Mills doesn’t dismiss contributions from mainstays like Phillips and Woody’s, but even locals acknowledge that Los Angeles barbecue is less a style than a collection of regional riffs.

In Kansas City, the ribs are pork and the sauce is sweet. North Carolina is pulled pork and vinegar; Texas is beef brisket with a deep chili afterburn and in Memphis, they favor a dry rub over any sauce at all.

Here? “We don’t have a flavor yet,” says Luis Ramirez, who runs local blog BBQ Junkie. With three other barbecue bloggers, Ramirez will take a step toward defining that flavor as one of the Autry’s 28 teams. Its winner (as well as one from the Rose Bowl’s August cook-off) qualifies to compete in the barbecue’s Super Bowl, the KC American Royal Invitational.

Some say the problem lies in location. Leroy Ross Jr. is proud of Tasty Q Bar-b-que, which draws from the styles of Oklahoma, Louisiana and Texas. However, he believes that Los Angeles pit masters are doomed to fall short.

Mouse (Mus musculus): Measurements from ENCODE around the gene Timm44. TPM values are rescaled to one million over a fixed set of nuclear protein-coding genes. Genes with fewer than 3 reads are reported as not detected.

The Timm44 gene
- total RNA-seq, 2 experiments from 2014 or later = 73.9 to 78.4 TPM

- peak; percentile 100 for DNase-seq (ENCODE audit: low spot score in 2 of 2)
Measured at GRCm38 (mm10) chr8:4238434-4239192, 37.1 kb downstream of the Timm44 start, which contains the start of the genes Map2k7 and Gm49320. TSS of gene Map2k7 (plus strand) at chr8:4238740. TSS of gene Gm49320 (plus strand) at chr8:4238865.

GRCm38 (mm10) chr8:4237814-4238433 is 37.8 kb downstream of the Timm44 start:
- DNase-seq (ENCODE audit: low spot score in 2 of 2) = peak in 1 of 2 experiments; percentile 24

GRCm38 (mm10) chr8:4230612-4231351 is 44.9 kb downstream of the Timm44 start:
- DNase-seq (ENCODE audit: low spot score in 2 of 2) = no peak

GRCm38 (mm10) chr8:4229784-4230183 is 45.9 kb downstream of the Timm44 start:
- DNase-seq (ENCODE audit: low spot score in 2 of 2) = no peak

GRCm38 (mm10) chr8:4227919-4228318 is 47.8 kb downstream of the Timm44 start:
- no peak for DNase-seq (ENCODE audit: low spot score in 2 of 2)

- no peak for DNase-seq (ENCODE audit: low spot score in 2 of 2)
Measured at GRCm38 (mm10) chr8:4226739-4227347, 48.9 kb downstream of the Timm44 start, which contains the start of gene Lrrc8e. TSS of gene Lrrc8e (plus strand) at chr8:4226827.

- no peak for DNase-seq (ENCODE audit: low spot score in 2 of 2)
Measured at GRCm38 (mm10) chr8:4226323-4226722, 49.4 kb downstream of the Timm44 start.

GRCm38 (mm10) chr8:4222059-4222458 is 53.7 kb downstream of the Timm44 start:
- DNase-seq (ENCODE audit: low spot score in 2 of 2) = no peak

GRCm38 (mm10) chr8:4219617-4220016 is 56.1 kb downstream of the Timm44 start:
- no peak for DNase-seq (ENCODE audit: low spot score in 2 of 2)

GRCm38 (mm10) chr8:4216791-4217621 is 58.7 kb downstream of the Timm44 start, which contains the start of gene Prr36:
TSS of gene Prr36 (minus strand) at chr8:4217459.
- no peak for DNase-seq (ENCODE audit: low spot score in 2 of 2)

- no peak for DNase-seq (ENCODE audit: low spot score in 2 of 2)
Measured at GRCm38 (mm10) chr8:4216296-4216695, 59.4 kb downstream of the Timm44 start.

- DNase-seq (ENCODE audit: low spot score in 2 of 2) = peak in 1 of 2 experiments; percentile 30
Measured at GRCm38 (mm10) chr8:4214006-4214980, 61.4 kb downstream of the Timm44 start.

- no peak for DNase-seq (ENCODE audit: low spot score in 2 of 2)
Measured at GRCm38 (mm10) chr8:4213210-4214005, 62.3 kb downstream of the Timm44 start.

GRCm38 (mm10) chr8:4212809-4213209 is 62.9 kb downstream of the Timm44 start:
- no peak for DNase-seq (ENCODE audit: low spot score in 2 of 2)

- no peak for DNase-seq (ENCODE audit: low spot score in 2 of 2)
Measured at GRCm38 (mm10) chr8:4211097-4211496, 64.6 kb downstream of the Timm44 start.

“There’s no comparison,” Ross says. “Southern-style barbeque is better because of the simple fact that they’re able to get ahold of more hickory.”

Hickory produces a distinctive and flavorful smoke, but in Los Angeles it can cost as much as $800 a cord. That’s one reason many local restaurants favor the spicy smoke of red oak; a cord runs around $400.

Another barbecue dilemma may be that Angelenos think they know it already; after all, we use our backyard grills year-round.